However, at this point, because I am a denizen of the Internet, I am reminded of a defence of Herbert Hoover making the rounds again of late. (It's deep in the comments of this thread, which presents an elegant, if inadvertent, explanation for why the Romans might have stopped mining bullion at the beginning of th Third Century.) In his memoirs, President Hoover positions himself as the opponent of his "liquidationist" Secretary of the Treasury, Andrew Mellon, who felt that nothing ought to be done about the Crash of '29, as things would come back on their own quickly, as they had in 1873. Hoover, he tells the readers, then pointed out to Mellon that, in 1873, 70% of Americans still lived on the farm. When industrial employment dried up, people just returned to the family farm and resumed --subsistence agriculture. 

In the Late Bronze Age, things are clearly more traumatic, but we also have the issue of land ownership. In both recent Crete and classical Greece, the sheep tended to be grazed on public land, owned by either the state, or, in Classical times, the polis, with grazing rights were disposed of as usufruct by a combination of rents and taxes. The "social" factors that Walsh adduces as explaining the ebbs and flows of high altitude settlement are thus pretty clear: When state/empire/polis ceases to impose its control on the land, people are free to squat the landlords's grazing land and do as they please. 

As I say, the evidence for this happening, is piling up. It is often dangerous to make claims based on "failed" Roman towns like Silchester.  There is a reason for their failure, after all, so the fact that they're just sitting there, in a green field, waiting for the archaeologist's shovel is not a reason for seeing them as clues to unlocking the mysteries of the fall of the Roman Empire. The towns that didn't fall are under modern ones; but then there is Falerri Novi.

By Howardhudson at English Wikipedia, CC BY 2.5,
How can you not make a big deal of a complete Roman urban enceinte with nothing (much) inside? It's only 50km north of Rome, perfect for a day trip, and we even know how it was founded. The Romans moved the population of Civita Castellana there after a failed revolt in 241BC, specifically, we are told, because it was less defensible. The hometown of the Emperor Gallienus's wife, archaeology shows that the "urban project" of "aggressive, enforced, lowland colonisation" had failed by the end of the Third Century, as the residents moved back to Civita Castellana, where their descendants, presumably, live today.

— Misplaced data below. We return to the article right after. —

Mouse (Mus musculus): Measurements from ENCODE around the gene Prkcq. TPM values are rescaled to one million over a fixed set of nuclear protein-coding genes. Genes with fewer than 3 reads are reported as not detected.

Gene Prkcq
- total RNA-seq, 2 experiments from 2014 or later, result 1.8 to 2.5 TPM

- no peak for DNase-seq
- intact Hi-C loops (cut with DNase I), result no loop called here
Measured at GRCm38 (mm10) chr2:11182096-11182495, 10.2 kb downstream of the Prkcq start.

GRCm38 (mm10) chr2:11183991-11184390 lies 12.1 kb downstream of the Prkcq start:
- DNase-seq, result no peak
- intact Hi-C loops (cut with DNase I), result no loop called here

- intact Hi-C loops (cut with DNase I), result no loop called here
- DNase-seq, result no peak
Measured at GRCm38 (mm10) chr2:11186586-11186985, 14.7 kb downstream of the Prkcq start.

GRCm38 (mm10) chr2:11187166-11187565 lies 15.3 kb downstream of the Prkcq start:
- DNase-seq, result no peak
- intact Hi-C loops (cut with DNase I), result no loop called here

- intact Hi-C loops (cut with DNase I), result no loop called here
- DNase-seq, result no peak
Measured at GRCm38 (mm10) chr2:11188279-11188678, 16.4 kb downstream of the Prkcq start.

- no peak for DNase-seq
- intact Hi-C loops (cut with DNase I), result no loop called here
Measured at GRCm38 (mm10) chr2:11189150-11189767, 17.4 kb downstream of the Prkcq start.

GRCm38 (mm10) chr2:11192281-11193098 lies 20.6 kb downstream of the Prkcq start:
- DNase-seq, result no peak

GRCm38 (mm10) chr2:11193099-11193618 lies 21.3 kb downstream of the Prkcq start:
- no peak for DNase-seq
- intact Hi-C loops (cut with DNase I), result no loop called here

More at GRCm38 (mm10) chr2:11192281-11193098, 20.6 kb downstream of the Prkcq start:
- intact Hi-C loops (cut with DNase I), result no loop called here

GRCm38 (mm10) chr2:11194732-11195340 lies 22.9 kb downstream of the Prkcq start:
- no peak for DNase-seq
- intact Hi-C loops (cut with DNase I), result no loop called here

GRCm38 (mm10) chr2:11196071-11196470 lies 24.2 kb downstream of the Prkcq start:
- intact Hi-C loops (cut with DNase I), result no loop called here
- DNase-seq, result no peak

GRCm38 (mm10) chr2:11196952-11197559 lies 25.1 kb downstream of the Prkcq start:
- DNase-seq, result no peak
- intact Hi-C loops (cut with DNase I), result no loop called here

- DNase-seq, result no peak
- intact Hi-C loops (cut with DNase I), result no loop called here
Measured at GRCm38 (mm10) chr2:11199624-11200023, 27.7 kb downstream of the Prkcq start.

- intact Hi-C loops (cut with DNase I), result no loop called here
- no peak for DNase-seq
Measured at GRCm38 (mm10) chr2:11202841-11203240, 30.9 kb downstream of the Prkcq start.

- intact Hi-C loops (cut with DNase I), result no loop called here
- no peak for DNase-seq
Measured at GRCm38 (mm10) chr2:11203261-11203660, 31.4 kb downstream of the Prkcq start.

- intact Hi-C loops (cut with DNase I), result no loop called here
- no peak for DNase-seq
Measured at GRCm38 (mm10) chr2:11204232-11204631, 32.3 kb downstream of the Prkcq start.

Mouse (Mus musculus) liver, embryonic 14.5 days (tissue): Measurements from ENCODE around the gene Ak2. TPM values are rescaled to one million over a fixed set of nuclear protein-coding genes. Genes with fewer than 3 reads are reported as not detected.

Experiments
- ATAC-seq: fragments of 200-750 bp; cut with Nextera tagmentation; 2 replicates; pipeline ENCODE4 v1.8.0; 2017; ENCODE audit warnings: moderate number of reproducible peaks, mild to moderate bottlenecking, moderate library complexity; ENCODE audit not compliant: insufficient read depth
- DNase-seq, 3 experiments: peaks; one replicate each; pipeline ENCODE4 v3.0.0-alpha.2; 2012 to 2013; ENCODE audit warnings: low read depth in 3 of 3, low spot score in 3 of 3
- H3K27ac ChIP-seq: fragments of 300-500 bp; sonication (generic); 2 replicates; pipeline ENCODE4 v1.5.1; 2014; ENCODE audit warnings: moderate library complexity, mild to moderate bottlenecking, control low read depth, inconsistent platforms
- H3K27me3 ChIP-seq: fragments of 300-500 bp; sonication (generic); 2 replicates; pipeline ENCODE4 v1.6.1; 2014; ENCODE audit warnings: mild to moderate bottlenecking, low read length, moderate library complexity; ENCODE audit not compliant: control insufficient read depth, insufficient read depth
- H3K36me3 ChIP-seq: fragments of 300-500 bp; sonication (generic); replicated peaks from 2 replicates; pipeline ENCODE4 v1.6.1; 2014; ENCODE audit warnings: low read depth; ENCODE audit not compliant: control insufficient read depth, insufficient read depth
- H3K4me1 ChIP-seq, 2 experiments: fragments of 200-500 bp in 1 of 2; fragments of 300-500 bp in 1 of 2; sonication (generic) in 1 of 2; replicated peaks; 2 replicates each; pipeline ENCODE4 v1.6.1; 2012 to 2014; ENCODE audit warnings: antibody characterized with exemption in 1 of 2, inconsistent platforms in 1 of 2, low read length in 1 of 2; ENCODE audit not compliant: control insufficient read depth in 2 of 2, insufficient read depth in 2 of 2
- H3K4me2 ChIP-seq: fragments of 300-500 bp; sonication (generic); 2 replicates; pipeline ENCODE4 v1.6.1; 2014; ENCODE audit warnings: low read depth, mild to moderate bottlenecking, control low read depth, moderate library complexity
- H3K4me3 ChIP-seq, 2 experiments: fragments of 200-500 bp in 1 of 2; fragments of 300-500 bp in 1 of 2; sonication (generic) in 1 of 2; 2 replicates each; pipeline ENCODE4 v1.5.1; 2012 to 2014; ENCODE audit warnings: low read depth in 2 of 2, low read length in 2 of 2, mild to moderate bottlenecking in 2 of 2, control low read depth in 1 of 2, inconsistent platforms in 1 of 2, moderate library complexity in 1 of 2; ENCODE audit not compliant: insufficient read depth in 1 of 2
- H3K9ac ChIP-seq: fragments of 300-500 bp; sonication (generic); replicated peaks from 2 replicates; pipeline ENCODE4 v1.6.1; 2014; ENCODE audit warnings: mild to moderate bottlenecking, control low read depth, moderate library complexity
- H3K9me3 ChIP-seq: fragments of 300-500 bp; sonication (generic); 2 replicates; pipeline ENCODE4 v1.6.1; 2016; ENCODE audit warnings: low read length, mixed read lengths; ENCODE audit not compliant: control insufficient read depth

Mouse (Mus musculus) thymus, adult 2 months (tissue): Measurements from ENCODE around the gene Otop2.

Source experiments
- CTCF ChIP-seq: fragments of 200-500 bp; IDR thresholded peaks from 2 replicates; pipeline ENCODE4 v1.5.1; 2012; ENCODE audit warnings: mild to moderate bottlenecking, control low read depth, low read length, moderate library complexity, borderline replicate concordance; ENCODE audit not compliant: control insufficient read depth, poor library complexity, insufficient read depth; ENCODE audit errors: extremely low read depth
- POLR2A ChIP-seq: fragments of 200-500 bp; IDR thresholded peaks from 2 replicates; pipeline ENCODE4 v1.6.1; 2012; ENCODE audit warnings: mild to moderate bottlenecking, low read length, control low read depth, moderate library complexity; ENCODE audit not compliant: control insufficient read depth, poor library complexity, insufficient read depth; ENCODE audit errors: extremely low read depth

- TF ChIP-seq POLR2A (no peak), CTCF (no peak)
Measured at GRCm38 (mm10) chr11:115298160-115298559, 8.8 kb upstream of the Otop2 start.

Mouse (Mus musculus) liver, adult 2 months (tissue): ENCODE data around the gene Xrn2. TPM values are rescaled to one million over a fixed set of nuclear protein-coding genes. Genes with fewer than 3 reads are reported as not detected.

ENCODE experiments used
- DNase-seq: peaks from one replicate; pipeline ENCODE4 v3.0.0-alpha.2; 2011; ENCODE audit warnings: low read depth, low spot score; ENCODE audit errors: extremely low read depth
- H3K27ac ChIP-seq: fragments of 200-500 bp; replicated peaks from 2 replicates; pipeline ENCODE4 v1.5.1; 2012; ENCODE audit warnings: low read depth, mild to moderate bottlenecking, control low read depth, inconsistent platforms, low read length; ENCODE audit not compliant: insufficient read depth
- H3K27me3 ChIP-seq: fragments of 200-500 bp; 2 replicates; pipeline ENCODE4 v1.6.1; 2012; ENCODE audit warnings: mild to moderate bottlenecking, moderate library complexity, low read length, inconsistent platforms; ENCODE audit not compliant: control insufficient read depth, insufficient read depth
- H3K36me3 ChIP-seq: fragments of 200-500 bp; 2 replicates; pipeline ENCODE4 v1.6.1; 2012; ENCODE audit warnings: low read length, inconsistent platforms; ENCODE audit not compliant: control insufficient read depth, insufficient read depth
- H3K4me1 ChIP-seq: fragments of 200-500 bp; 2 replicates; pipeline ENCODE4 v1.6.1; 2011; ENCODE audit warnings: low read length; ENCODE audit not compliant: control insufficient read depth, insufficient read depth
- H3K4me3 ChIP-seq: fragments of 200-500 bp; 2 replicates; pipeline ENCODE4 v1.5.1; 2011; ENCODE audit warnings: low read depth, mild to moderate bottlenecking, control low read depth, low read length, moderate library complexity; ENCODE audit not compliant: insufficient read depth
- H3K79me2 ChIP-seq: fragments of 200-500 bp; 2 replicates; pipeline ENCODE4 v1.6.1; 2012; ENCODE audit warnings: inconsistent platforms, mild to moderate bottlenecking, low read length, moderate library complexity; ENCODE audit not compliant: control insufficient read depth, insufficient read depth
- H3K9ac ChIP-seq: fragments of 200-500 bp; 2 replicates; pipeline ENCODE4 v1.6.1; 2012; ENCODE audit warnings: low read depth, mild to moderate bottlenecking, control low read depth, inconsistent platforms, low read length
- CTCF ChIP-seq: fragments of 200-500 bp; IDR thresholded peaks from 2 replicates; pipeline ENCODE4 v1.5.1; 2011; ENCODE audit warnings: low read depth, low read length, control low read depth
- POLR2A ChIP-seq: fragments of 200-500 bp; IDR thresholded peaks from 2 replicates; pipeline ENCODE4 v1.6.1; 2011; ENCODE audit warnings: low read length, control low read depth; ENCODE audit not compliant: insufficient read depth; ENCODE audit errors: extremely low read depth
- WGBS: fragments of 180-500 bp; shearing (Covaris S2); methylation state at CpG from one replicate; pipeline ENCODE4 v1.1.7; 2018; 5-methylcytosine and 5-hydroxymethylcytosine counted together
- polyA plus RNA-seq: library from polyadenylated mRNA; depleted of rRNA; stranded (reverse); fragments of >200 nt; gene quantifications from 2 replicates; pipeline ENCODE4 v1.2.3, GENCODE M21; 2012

The quotes, by the way, and much of the interpretation, comes from Neil Christie's recent book. Professor Christie takes a somewhat different emphasis from my own, focussing on the stylised history of the Third Century as one barbarian invasion after another. ("His core asssumption relates the 'fall' to external, chiefly military events (and not supposed internal weaknesses," to quote Damian Fernandez's review, just linked.) At the same time, in the preceding section, he has a fascinating discussion of Gorsium, a Roman city in western Hungary, just east of Lake Balaton, Another easily-excavated city, because "failed", in this case we can link the failure even more specifically to urban riots in 258. Although reoccupied under the Tetrarchy, the temples were, conspicuously, not. Instead, the new Gorsium had military workshops where the forums and temples previously were, and a large, palace-like structure, probably a provincial governor's residence.

This brings us round to the religious changes of the Third Century, which are practically all that we do know about it, there being a strange lacunae of historical writing from the period. 

Consider: the basic facts of the period are now thought to come from a court historian who wrote a History of the Emperors from Augustus to either 337 or 357, and then did something very, very naughty, so that none of the historians who cribbed from his work dared to name him.  It would be very nice if we could make up a theory that related his purging to his writing, but it would be pretty heavy going to explain how the book came to survive, in that case. What is interesting is that our sole, putative source, comes almost a century after the difficult times of  the mid-Third Century. It is, perhaps, not surprising that we have no source from the period itself --but why don't we have a Tetrarchic court historian? It is not as though people forgot how to write history --Eusebius is in precisely the right time frame.

Something happened under the Tetrarchs --specifically in the West, and something that interrupted the continuities of Roman history. Again, we knew this. We owe much of our understanding of local Roman history to the "curial" class of rich, local landowners who formed the local civil service, such as it was, built the Roman infrastructure of the cities, and put lots of inscriptions on them so that we can date them and study Roman elites. The received opinion, informed by both much ranting in the late Roman legal digests and the counts of available inscriptions, is that by the late third century, no-one wanted to be a curial any more, and the problem was worst in the West.